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JOURNAL.

HOW TO WRITE THE PERFECT DESIGN BRIEF.

23 October 2017


Writing a design brief can seem like a daunting task, so we’ve come up with a few top tips to help you dot the i’s and cross the t’sFirst and foremost, a design brief should be informative, detailed and engaging. Think of it as a method of telling your brand’s story and ethos whilst giving a design agency a valuable insight into what your project entails.  


You may wonder what information to include and how to successfully communicate what you want from an agency. The answers to some of the following questions will form the base of any well-constructed design brief:

  1. An ideal start is to outline your company’s background. When and why did the company form? What makes you stand out from your competitors? What are your plans for the company moving forward?
  2. What does the project involve? Is it a logo design or a wider branding project? Do you require advertising, video or a website, or all of the above? It may seem obvious, but defining the deliverables of the project is essential to ensuring the design agency understands the bigger picture of what is required.
  3. What is your brand personality? Is it friendly, sophisticated, corporate…? Think of key words that define your brand.
  4. What are the key messages? What is the most important thing you want to say?
  5. Who is the target audience? Explain how the audience feels about the product category, the brand or a specific service. Consider how you want your audience to react. What action do you want your audience to take?
  6. What is the tone of the text, graphics and imagery? What impression do you hope to convey? Professional? Funny? Shocking?

Once you have answered these questions and provided a full history of your brand, consider the specifics of your project. If you are briefing an agency to design your company website, for example, there are fundamental questions you will need to take into consideration:

  1. What do you want your website to look like? Listing your competitors to ensure you stand apart from their brands and providing examples of websites you think work well, forms a source of inspiration for a design agency.
  2. Do you currently have a domain name and hosting?
  3. How many pages will your website require? Often, a website will have a homepage, an ‘about’ page and a ‘contact’ page, but do you need a page outlining your services or products? Will you need news and events pages?
  4. Will you be needing to update the website yourself? If so, you will need a Content Management System (CMS). The design agency should be able to advise on which system is most appropriate. We would always recommend an open-source CMS (available to anyone using the application rather than bespoke to an agency) such as WordPress or Drupal, as this will give you greater flexibility in the future.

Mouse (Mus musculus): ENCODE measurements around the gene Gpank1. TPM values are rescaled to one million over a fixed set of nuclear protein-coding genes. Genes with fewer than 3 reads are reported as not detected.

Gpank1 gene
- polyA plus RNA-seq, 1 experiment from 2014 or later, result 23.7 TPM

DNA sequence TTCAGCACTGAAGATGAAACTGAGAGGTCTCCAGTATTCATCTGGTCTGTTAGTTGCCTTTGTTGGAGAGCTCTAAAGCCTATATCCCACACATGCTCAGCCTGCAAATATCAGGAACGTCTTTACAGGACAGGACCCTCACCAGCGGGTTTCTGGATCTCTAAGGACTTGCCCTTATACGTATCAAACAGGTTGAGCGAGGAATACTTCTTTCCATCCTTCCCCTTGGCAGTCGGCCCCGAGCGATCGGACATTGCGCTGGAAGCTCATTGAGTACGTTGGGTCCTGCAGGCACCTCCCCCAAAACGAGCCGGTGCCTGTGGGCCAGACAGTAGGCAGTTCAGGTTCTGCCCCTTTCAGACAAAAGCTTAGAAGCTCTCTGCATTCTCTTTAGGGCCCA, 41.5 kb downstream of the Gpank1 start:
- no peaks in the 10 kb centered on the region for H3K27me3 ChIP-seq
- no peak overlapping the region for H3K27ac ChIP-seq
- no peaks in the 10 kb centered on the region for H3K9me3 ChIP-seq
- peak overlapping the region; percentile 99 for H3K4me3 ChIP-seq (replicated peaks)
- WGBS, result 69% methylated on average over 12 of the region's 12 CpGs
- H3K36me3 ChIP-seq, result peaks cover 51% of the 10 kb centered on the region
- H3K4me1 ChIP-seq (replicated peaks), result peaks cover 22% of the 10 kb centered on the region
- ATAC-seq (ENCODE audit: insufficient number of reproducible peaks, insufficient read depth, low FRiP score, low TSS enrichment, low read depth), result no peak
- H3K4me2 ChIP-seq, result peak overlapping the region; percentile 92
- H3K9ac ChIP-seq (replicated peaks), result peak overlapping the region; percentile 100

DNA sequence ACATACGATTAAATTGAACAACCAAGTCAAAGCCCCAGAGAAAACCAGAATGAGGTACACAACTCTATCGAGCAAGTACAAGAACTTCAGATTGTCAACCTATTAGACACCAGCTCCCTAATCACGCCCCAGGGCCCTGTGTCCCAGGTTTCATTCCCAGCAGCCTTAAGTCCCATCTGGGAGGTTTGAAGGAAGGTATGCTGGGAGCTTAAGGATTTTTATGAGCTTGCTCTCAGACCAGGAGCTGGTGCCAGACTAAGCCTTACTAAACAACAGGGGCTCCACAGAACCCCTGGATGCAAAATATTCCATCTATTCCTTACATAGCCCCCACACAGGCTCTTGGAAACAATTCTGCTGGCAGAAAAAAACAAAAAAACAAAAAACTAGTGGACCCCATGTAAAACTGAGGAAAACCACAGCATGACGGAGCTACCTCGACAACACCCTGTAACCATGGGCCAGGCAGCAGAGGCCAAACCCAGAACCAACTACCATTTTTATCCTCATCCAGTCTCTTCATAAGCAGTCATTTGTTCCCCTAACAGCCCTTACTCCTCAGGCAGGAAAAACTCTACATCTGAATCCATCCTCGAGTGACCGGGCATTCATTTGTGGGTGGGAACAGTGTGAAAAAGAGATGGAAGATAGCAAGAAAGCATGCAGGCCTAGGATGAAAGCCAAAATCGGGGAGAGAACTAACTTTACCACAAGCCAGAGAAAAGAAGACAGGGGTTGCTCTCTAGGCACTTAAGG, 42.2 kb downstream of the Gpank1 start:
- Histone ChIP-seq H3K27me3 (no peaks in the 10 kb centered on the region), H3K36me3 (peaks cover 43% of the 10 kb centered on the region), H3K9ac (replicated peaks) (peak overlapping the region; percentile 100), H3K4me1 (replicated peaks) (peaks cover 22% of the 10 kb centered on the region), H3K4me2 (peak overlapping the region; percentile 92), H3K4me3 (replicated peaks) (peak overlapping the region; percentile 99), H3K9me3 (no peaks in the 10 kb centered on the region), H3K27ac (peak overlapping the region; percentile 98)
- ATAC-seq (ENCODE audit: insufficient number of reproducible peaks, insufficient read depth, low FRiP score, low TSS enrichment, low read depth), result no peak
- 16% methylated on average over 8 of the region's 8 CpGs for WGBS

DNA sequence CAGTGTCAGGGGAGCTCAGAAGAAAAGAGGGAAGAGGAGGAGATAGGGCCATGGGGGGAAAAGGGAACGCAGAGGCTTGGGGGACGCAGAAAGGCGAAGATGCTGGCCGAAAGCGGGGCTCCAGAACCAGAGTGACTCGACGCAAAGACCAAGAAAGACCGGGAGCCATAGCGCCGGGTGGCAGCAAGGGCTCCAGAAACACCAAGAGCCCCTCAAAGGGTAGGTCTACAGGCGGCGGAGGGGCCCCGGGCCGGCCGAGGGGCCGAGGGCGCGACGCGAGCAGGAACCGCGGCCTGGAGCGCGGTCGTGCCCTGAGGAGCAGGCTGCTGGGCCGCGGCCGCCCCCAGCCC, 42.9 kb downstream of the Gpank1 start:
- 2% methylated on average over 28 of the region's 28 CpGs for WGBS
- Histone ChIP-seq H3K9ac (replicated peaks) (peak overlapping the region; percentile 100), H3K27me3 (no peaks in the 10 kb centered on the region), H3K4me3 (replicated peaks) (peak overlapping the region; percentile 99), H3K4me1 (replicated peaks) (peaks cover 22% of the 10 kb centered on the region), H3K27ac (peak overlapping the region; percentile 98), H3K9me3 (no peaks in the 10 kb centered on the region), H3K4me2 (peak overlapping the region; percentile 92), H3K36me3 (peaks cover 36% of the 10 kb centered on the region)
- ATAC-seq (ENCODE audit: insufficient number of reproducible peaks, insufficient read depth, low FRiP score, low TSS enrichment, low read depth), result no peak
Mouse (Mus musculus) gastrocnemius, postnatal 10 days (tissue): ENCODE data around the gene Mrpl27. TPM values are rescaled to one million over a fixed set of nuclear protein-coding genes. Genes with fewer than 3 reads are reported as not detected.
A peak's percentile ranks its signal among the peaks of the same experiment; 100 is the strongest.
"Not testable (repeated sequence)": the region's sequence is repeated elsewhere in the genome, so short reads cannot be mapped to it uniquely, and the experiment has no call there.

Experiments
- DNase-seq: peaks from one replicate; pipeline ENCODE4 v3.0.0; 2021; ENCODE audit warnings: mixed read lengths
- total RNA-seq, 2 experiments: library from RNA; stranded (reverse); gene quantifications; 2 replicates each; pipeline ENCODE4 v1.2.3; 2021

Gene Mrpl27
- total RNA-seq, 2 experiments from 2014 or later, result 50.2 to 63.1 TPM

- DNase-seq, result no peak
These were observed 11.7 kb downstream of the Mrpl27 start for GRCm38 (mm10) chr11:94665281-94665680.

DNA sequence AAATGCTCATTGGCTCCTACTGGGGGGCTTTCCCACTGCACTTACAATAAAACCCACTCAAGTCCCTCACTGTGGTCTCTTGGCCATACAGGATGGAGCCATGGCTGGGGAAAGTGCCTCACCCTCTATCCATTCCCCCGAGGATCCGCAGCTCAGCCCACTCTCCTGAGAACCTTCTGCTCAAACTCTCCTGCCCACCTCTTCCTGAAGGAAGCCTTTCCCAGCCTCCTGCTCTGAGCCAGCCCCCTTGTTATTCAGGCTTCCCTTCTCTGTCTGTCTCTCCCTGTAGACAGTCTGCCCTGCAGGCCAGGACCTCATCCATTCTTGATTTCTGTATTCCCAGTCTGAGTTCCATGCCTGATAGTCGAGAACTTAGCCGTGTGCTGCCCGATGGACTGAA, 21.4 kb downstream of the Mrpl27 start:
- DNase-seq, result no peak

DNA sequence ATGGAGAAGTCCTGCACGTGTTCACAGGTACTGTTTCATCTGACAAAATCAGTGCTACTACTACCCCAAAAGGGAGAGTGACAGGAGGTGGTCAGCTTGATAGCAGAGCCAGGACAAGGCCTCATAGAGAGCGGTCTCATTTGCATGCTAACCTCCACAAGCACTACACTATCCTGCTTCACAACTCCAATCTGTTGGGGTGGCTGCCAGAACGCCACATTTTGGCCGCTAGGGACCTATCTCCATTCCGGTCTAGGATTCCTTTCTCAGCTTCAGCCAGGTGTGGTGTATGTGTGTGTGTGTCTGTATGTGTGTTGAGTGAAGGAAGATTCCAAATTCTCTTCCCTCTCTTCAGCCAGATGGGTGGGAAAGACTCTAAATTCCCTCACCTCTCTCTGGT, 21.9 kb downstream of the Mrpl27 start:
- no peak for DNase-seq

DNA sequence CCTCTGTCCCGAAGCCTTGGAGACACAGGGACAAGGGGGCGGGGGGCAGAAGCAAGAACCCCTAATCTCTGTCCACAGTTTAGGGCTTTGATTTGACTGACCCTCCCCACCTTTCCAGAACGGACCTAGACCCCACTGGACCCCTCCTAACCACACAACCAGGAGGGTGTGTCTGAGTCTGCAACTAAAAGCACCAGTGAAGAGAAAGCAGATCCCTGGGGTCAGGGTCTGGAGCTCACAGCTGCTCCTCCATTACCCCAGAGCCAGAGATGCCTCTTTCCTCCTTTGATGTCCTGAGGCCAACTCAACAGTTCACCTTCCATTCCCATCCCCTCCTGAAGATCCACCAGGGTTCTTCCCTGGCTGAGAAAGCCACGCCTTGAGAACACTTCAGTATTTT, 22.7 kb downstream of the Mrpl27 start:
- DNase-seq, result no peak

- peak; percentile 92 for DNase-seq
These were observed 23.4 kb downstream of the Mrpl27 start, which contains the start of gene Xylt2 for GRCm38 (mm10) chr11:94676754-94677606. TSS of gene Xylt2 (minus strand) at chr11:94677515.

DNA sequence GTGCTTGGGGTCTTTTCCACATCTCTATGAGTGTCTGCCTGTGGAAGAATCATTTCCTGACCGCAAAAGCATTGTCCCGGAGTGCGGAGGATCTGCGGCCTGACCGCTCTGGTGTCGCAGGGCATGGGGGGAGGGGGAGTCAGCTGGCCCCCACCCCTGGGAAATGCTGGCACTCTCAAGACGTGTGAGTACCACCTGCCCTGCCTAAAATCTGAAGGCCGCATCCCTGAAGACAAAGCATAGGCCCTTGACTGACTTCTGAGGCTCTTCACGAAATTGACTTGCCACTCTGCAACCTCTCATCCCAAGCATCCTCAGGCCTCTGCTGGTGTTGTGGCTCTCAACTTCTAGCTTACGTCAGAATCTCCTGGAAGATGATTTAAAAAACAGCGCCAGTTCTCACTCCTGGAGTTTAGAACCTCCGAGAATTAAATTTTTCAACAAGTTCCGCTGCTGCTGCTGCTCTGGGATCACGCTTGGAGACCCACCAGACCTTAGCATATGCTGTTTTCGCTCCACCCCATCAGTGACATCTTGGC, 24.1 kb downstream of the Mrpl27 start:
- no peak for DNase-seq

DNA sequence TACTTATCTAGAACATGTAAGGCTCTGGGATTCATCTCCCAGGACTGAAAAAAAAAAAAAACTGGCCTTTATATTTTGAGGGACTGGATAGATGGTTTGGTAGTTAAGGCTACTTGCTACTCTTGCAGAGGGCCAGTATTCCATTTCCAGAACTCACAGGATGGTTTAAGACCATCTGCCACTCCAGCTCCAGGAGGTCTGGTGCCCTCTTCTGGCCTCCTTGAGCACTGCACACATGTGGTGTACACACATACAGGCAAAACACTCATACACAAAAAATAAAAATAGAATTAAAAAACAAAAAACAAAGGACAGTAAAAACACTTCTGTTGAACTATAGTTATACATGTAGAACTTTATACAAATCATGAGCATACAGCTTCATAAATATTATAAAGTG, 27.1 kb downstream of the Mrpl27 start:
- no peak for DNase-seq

5. Finally, clarify what you want the website to do for your business. Do you need an E-commerce website to sell products online? Do you need users to be able to sign up for events? Do you need the website to house video or a documents library?

Your answers to these sorts of questions form the basis of any good website design brief. Whilst this list of questions is not exhaustive, and every website is unique, these are the sort of specifics you should consider outlining.


Having defined your specific project requirements, you should seriously consider setting a budget for the project. A clear budget will save you and any design agency you approach a tremendous amount of time. You won’t spend time liaising with agencies who can’t meet your budget and it will be clear to those who can what you are limited to, to avoid problems like overspending. If your budget aligns with the design agency, the final step would be to meet face-to-face to discuss the project in further detail to identify key project aspects and reach solutions to any ambiguities.

We hope these tips have helped to point you in the right direction when it comes to writing your design brief, but if you would like to discuss any of the above points or if you’d like us to send you a copy of our design brief to fill in, please don’t hesitate to contact us.

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